Commentary: Take it slow when beginning to run

With the weather improving I’m often asked about how to make running a successful part of a workout regimen to meet fitness goals. Juggling work, family and various obligations it can often be a struggle to “fit” in fitness. With time being the only thing slim, often the goal is to maximize your activity in as little time as possible. There is saying, “If you find yourself going in circles, perhaps you’re cutting too many corners.” This can often be the case for your body if you jump right into running without being aware of the demands and needs before that first step.

Running is about listening to your body

Running has the capacity to highlight your biomechanical inefficiencies or quirks and it often reflects them with pain and disability. As you initiate any fitness program, pain should not be a part of it. The theory of “No pain, No gain” is a myth. Pain is often our body’s way of letting us something is wrong and when we ignore these signs, we can get lost in a world of pain.

Running is about change

Physiologically, our bodies adapt over time and our exercise and activities often need to change as well. Having realistic and attainable goals for running often keep us centered and successful instead of frustrated and defeated. Most recent fitness fads are often centered around rapid and extreme movements. Having an appreciation for how your body moves or doesn’t can help you avoid certain activities that place you at higher risk of injury. Not all movement is good movement!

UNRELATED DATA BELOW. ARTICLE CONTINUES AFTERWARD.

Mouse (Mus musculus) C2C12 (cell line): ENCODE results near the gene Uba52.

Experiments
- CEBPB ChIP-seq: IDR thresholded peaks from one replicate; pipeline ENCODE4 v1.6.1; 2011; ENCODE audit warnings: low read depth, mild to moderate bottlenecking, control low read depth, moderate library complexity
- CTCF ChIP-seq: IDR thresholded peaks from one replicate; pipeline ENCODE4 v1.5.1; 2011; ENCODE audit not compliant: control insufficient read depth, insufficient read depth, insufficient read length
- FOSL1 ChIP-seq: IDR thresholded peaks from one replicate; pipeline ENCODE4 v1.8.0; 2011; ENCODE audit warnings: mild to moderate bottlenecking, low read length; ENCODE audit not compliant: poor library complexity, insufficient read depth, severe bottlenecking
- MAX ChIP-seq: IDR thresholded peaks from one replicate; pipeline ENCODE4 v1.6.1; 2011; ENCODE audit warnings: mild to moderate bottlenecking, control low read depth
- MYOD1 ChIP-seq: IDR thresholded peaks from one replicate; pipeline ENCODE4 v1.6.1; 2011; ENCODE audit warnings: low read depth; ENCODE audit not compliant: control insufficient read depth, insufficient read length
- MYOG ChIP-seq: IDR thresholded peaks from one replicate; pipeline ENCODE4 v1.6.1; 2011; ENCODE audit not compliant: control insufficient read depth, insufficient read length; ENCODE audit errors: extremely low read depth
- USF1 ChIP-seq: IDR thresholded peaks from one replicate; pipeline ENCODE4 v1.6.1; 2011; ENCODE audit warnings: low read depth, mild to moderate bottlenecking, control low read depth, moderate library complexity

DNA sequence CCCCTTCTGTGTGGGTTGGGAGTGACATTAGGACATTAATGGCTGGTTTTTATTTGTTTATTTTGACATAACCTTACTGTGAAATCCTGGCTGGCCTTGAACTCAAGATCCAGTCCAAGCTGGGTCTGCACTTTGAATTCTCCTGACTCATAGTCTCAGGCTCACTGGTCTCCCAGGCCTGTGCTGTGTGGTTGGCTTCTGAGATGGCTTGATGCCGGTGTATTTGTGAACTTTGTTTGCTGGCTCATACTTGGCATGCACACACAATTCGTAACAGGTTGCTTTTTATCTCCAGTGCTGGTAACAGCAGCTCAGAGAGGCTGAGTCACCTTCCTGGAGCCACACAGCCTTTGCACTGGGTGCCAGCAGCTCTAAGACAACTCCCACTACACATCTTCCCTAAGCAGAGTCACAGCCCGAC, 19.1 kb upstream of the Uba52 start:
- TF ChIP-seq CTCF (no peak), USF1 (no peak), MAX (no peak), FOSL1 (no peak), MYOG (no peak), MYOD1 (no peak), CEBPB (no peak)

Running is about balance

Gradual and diverse training is often the best approach for successful outcomes. Stress fractures, tendonitis and plantar fasciitis are often encountered when one repetitive task or series of tasks are completed over and over again. Diversifying your exercising portfolio can help you to avoid the stress and strain that leads to joint breakdown or painful soft tissue injuries. Believe it or not, resting and recovery are often a more important part of exercise. Having your foot on the exercise accelerator can often lead to disastrous consequences.

Running is about the big picture

The benefits of daily exercise have been well documented for improving your quality of life, which should be the ultimate goal. Understanding that running requires preparation, like any trip, can help you get to your body to its desired destination. If you have questions about whether running should be a part of your regimen, reach out to your primary care doctor and ask about a referral for a physical therapy evaluation.

If you’re in need of a primary care doctor, you can call 1-866-BAY-DOCS (229-3627) or visit Bayhealth.org/Find-A-Doctor to learn more about our doctors.

Joshua Smith, PT, DPT, MDT, is manager of Physical and Occupational Therapy, Bayhealth Sussex Campus.

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